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New fabrication techniques are producing efficient ceramic fuel cells that operate at low temperatures.
A new promising avenue for more efficient fuel cell vehicles lies in protonic ceramic fuel cells (PCFCs). The only drawback is that current ones can only operate at temperatures of 700 to 1,000 °C.
Now Jianhua Tong, Ryan O’Hayre and co-workers at the Colorado School of Mines, USA, and The Petroleum Institute in Abu Dhabi, UAE, have improved fabrication methods to build PCFCs that operate very effectively at just 500 °C.
PCFCs’ edge lies in how they could potentially use hydrocarbon fuels directly and don’t require expensive precious-metal catalysts. And with the new modification, the new cells can yield power densities nearly double that of previous low-temperature PCFCs when fuelled by either hydrogen or methane.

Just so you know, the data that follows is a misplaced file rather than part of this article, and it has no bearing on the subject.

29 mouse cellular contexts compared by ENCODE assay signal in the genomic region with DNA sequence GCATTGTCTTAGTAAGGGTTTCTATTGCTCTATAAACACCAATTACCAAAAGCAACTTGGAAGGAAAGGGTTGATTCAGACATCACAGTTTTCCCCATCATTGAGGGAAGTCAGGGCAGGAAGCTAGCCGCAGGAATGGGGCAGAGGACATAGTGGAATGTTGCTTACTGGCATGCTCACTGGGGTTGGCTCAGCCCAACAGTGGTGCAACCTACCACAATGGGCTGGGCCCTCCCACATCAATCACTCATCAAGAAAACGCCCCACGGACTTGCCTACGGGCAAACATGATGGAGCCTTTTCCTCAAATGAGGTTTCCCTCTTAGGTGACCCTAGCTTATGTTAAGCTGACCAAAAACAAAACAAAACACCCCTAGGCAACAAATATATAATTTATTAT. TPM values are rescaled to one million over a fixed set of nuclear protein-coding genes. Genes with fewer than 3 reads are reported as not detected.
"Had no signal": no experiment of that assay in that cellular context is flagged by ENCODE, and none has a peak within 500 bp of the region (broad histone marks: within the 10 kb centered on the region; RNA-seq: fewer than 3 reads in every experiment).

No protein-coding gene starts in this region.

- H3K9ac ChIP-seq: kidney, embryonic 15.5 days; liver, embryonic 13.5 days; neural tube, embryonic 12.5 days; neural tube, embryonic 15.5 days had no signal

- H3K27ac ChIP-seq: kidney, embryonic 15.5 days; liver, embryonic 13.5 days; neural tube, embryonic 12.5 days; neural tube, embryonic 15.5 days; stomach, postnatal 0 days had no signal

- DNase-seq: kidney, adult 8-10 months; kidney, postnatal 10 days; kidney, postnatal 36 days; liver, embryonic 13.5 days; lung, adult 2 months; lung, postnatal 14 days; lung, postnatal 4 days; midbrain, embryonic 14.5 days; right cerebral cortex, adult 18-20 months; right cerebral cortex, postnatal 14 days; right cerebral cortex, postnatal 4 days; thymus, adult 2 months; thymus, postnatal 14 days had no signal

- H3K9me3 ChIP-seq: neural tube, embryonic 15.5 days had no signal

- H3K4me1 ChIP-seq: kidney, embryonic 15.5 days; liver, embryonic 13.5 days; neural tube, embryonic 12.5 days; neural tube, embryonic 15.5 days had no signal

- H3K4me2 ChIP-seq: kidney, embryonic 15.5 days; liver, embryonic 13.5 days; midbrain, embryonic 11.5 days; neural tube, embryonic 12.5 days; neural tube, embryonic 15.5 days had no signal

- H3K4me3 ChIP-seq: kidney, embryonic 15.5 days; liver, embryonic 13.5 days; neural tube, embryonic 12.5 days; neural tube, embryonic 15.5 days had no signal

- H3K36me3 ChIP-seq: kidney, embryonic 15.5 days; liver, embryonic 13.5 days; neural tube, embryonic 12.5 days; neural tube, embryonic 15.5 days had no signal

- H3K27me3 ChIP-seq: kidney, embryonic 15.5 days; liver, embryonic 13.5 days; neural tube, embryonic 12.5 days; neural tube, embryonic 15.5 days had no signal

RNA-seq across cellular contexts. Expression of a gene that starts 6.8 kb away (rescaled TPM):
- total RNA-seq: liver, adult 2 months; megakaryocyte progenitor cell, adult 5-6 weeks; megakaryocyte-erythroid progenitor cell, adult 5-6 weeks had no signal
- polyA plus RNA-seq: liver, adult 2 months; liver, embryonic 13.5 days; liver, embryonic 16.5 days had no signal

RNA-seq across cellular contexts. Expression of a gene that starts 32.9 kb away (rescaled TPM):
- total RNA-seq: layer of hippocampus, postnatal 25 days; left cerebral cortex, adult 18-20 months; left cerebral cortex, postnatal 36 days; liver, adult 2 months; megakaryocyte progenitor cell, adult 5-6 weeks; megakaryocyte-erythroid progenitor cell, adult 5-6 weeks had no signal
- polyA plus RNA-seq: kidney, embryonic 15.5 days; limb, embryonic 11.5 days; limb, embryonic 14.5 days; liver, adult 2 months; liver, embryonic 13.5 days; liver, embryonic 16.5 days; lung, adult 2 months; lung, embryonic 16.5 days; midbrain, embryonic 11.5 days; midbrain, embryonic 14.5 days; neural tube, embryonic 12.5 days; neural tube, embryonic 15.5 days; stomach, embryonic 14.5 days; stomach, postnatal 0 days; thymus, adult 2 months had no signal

The researchers adapted a process called solid-state reactive sintering in order to fabricate the anode, electrolyte and cathode of a PCFC in one step, at a low temperature that doesn’t damage the ceramic structure.
The resulting PCFCs worked best at 500 °C, but also produced measurable power at temperatures as low as 350 °C, and survived 1,400-hour tests without degrading. In their paper, published in Science1, the researchers express hope that their method could “provide a commercially practical, simple, and low-cost approach to scalable solid state ceramic devices.”